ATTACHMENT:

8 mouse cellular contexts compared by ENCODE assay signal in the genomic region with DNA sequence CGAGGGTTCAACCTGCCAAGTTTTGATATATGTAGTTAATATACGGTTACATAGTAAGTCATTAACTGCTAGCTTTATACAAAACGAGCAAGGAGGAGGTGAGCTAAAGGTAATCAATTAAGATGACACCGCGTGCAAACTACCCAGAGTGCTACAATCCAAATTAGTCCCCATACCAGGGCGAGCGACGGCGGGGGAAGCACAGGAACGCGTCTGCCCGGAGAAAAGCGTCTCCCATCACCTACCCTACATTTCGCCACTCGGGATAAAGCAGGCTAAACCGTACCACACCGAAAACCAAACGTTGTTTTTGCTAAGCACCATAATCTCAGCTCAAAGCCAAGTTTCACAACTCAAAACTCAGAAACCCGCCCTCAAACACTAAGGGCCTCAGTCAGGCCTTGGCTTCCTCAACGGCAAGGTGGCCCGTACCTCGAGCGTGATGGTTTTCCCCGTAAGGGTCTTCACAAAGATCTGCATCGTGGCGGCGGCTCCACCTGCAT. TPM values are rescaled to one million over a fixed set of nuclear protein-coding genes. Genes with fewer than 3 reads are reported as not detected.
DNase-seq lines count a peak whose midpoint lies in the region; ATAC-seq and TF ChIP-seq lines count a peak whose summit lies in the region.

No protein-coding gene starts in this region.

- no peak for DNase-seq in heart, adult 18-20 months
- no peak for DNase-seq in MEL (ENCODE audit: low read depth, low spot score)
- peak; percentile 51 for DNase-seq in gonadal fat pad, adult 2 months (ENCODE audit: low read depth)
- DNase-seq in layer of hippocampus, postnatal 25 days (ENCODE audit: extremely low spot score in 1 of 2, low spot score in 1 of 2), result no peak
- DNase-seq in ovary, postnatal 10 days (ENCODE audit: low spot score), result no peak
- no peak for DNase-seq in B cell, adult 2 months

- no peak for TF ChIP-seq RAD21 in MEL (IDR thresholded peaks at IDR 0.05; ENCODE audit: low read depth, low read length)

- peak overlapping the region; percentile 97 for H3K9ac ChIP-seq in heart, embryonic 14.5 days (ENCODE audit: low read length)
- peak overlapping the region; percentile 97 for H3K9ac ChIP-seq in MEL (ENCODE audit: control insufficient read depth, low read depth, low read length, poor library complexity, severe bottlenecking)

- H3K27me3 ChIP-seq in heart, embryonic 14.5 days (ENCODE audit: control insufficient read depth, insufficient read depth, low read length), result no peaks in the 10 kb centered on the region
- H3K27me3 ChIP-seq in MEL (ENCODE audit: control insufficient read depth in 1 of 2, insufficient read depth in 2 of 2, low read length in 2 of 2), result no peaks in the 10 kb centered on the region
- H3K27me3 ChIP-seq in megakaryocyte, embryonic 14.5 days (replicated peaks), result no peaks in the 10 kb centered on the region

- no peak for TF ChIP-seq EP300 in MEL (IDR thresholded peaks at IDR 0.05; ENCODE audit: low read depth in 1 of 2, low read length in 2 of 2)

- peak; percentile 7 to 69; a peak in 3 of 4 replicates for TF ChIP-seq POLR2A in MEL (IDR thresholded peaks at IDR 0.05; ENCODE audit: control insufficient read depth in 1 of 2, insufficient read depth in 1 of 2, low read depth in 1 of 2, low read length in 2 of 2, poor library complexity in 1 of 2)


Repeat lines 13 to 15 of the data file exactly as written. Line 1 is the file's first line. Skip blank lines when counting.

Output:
- H3K27me3 ChIP-seq in heart, embryonic 14.5 days (ENCODE audit: control insufficient read depth, insufficient read depth, low read length), result no peaks in the 10 kb centered on the region
- H3K27me3 ChIP-seq in MEL (ENCODE audit: control insufficient read depth in 1 of 2, insufficient read depth in 2 of 2, low read length in 2 of 2), result no peaks in the 10 kb centered on the region
- H3K27me3 ChIP-seq in megakaryocyte, embryonic 14.5 days (replicated peaks), result no peaks in the 10 kb centered on the region